The Xperia Z3 Tablet Compact will launch with Android 4.4 Kitkat, tweaked by Sony with its own Xperia interface and pre-loaded with a selection of curated apps including the company’s own Video and Music Unlimited services. Combined with the Google Play Store, which has improved significantly over the past few years in terms of content, you will struggle to run out of things to do. The only exception is Amazon Prime Instant Video, which Amazon restricts to its own Kindle tablets and iPads.

iOS is nigh-on impossible to customise without Jailbreaking your device, so if you prefer to give your gadgets a unique twist you might be better off with Android’s widgets, multiple home screens and custom launchers.

The iPad is still ahead in terms of magazines with interactive enhancements, but this is admittedly a small niche. The big differences still come in games; almost everything available on Android started life on the iPad, and there are few Android-only titles that have yet to make the jump to iOS. However, that may not matter with the Z3 Tablet Compact – at least, if you own a PS4 console. It is one of the first Android tablets to support PS4 Remote Play, letting you pick up where you left off on your console with the tablet and a paired DualShock 4 controller, streaming gameplay over a local Wi-Fi connection.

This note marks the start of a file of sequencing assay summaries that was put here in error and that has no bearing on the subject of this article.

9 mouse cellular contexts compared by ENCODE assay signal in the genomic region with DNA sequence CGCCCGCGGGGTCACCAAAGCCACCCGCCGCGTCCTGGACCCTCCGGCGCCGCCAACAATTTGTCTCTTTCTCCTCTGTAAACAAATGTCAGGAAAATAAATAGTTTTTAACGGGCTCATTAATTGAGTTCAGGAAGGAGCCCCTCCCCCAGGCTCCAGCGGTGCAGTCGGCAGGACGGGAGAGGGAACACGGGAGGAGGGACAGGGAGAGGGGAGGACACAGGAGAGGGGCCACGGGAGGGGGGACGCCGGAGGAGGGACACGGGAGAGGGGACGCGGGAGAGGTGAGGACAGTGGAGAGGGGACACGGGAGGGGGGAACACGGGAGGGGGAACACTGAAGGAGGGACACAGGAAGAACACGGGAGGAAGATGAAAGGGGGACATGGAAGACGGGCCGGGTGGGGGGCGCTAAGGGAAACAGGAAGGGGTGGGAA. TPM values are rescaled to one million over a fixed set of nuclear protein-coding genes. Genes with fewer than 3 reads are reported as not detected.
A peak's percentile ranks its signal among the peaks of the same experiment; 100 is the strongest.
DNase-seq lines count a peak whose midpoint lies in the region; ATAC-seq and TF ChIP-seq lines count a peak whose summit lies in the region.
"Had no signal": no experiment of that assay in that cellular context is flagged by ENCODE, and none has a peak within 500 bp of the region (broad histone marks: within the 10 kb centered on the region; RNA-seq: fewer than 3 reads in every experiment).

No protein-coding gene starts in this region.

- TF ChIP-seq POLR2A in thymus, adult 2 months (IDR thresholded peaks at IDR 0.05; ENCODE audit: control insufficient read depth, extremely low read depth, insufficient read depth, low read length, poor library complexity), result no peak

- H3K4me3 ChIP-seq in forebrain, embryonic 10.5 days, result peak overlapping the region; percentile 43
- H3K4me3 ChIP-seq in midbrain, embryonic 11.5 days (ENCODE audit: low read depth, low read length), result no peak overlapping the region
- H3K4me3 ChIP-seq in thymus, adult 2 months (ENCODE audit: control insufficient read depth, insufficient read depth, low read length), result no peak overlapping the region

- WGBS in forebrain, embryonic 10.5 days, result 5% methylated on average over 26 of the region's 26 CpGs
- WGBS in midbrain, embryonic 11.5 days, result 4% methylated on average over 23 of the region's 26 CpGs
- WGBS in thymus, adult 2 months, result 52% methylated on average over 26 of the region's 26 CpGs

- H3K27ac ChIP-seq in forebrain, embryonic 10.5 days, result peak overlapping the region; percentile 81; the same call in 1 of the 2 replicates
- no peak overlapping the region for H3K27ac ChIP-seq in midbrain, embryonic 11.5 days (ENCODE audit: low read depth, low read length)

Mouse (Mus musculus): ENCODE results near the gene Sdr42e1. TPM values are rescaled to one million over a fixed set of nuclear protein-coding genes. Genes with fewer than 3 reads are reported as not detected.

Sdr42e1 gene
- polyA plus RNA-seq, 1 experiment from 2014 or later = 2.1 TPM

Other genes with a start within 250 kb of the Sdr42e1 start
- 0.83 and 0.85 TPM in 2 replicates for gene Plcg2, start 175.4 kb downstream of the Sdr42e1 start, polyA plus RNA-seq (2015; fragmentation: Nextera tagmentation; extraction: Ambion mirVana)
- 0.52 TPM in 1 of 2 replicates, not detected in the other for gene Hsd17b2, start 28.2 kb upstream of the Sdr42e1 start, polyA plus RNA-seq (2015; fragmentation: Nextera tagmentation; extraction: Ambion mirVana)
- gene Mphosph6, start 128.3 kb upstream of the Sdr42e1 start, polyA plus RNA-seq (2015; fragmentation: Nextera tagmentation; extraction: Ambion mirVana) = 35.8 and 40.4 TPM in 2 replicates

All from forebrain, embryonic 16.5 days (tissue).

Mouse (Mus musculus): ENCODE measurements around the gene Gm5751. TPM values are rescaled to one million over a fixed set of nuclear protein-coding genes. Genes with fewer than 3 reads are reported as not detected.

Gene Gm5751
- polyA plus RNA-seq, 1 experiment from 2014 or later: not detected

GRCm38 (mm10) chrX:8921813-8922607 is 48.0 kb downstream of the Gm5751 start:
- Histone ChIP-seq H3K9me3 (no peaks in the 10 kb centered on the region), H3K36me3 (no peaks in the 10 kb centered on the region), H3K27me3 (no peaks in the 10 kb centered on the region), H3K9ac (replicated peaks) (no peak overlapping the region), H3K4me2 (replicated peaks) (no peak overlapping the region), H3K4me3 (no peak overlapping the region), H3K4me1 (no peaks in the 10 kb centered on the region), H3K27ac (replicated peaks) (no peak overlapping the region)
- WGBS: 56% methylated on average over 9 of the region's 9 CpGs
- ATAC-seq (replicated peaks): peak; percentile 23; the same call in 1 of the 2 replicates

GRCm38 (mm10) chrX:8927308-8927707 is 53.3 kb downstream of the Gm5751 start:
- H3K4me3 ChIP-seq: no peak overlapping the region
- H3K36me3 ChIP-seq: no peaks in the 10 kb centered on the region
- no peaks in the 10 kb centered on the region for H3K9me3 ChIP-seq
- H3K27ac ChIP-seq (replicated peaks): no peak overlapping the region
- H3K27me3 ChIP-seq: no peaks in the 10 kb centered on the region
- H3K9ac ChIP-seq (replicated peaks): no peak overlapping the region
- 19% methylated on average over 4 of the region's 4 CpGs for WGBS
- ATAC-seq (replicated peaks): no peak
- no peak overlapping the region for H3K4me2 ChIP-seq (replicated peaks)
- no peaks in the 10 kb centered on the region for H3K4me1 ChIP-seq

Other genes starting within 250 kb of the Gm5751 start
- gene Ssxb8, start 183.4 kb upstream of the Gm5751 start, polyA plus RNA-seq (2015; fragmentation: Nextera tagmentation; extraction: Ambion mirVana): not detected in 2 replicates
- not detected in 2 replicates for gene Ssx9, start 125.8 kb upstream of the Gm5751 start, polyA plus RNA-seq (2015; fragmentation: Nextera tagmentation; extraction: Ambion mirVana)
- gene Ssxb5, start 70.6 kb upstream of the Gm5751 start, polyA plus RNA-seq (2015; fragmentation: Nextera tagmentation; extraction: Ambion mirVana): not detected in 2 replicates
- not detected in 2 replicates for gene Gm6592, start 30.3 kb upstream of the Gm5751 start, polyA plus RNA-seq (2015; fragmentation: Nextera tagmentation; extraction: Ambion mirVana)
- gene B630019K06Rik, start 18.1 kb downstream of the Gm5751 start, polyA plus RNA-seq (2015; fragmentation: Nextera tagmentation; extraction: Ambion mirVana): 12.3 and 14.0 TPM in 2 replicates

The retina display iPad Mini is available today, in good supply directly from Apple and available to pick up in person if you have an Apple store nearby. If you’re prepared to shop around, you can save on Apple’s retail price too; eBuyer is currently selling the 16GB model for £299.99, saving you around £20.

The Z3 Tablet Compact should arrive here in the UK some time in the Autumn. Sony isn’t ready to talk about pricing and exact availability just yet, leaving us waiting to see whether it can undercut Apple enough to make a purchase a no-brainer. We’re quietly confident you’ll be able to pick one up for between £200 and £275, but we’ll be sure to update this article once we know a final price.


Apple’s first attempt at a small tablet was excellent, but the iPad Mini turned things up a notch with its beautiful display and fantastic performance. However, the high price makes it one of the more expensive compact tablets available today, and Apple’s iOS isn’t to everyone’s taste – particularly if you’re already familiar with Android.

Until Sony reveals when you’ll be able to get your hands on one, and for how much, anyone looking to buy a tablet today won’t be disappointed with a retina iPad Mini. If you can wait, however, we expect you’ll be able to pick up an Xperia Z3 Tablet Compact for slightly less cash. 

Read more

News | IFA